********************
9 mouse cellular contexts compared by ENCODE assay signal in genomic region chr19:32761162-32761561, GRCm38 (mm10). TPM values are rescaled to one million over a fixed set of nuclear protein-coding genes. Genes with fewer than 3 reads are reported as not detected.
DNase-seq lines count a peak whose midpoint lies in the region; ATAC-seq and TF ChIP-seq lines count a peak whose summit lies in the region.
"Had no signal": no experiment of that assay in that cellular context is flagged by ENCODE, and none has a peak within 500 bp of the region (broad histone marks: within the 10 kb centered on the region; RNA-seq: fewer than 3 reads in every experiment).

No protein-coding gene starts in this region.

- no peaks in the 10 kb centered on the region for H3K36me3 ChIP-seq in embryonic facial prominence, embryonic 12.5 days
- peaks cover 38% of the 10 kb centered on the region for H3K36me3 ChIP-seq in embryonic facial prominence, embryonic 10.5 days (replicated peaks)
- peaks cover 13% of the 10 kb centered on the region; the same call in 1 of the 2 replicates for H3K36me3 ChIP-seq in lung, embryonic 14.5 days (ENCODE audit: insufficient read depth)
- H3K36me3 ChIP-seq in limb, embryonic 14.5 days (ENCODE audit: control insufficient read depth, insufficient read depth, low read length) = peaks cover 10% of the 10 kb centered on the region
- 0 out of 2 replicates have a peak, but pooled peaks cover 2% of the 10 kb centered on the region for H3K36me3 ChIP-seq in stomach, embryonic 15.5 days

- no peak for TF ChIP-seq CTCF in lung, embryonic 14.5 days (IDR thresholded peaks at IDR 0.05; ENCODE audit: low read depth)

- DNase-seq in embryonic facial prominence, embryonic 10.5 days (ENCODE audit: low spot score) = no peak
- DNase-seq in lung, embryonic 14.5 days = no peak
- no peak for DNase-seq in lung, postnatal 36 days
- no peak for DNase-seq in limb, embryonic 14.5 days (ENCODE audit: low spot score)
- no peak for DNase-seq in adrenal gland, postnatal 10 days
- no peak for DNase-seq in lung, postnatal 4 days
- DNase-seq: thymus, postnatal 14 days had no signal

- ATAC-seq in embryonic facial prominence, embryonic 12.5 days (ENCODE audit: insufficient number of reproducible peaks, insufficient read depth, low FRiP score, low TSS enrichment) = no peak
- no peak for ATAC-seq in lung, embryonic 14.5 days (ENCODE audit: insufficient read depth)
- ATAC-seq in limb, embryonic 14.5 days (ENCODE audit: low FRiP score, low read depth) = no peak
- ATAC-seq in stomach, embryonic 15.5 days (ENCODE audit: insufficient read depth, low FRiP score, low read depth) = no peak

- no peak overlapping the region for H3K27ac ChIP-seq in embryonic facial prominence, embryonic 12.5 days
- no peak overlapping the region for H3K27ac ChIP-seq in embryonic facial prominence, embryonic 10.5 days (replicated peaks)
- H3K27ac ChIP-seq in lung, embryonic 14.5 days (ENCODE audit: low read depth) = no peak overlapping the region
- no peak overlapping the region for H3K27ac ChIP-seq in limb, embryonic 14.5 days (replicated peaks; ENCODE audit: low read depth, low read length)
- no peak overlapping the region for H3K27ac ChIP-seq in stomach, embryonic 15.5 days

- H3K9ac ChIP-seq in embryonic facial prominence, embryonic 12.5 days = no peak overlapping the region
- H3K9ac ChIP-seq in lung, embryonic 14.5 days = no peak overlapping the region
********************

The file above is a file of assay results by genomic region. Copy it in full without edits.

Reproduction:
9 mouse cellular contexts compared by ENCODE assay signal in genomic region chr19:32761162-32761561, GRCm38 (mm10). TPM values are rescaled to one million over a fixed set of nuclear protein-coding genes. Genes with fewer than 3 reads are reported as not detected.
DNase-seq lines count a peak whose midpoint lies in the region; ATAC-seq and TF ChIP-seq lines count a peak whose summit lies in the region.
"Had no signal": no experiment of that assay in that cellular context is flagged by ENCODE, and none has a peak within 500 bp of the region (broad histone marks: within the 10 kb centered on the region; RNA-seq: fewer than 3 reads in every experiment).

No protein-coding gene starts in this region.

- no peaks in the 10 kb centered on the region for H3K36me3 ChIP-seq in embryonic facial prominence, embryonic 12.5 days
- peaks cover 38% of the 10 kb centered on the region for H3K36me3 ChIP-seq in embryonic facial prominence, embryonic 10.5 days (replicated peaks)
- peaks cover 13% of the 10 kb centered on the region; the same call in 1 of the 2 replicates for H3K36me3 ChIP-seq in lung, embryonic 14.5 days (ENCODE audit: insufficient read depth)
- H3K36me3 ChIP-seq in limb, embryonic 14.5 days (ENCODE audit: control insufficient read depth, insufficient read depth, low read length) = peaks cover 10% of the 10 kb centered on the region
- 0 out of 2 replicates have a peak, but pooled peaks cover 2% of the 10 kb centered on the region for H3K36me3 ChIP-seq in stomach, embryonic 15.5 days

- no peak for TF ChIP-seq CTCF in lung, embryonic 14.5 days (IDR thresholded peaks at IDR 0.05; ENCODE audit: low read depth)

- DNase-seq in embryonic facial prominence, embryonic 10.5 days (ENCODE audit: low spot score) = no peak
- DNase-seq in lung, embryonic 14.5 days = no peak
- no peak for DNase-seq in lung, postnatal 36 days
- no peak for DNase-seq in limb, embryonic 14.5 days (ENCODE audit: low spot score)
- no peak for DNase-seq in adrenal gland, postnatal 10 days
- no peak for DNase-seq in lung, postnatal 4 days
- DNase-seq: thymus, postnatal 14 days had no signal

- ATAC-seq in embryonic facial prominence, embryonic 12.5 days (ENCODE audit: insufficient number of reproducible peaks, insufficient read depth, low FRiP score, low TSS enrichment) = no peak
- no peak for ATAC-seq in lung, embryonic 14.5 days (ENCODE audit: insufficient read depth)
- ATAC-seq in limb, embryonic 14.5 days (ENCODE audit: low FRiP score, low read depth) = no peak
- ATAC-seq in stomach, embryonic 15.5 days (ENCODE audit: insufficient read depth, low FRiP score, low read depth) = no peak

- no peak overlapping the region for H3K27ac ChIP-seq in embryonic facial prominence, embryonic 12.5 days
- no peak overlapping the region for H3K27ac ChIP-seq in embryonic facial prominence, embryonic 10.5 days (replicated peaks)
- H3K27ac ChIP-seq in lung, embryonic 14.5 days (ENCODE audit: low read depth) = no peak overlapping the region
- no peak overlapping the region for H3K27ac ChIP-seq in limb, embryonic 14.5 days (replicated peaks; ENCODE audit: low read depth, low read length)
- no peak overlapping the region for H3K27ac ChIP-seq in stomach, embryonic 15.5 days

- H3K9ac ChIP-seq in embryonic facial prominence, embryonic 12.5 days = no peak overlapping the region
- H3K9ac ChIP-seq in lung, embryonic 14.5 days = no peak overlapping the region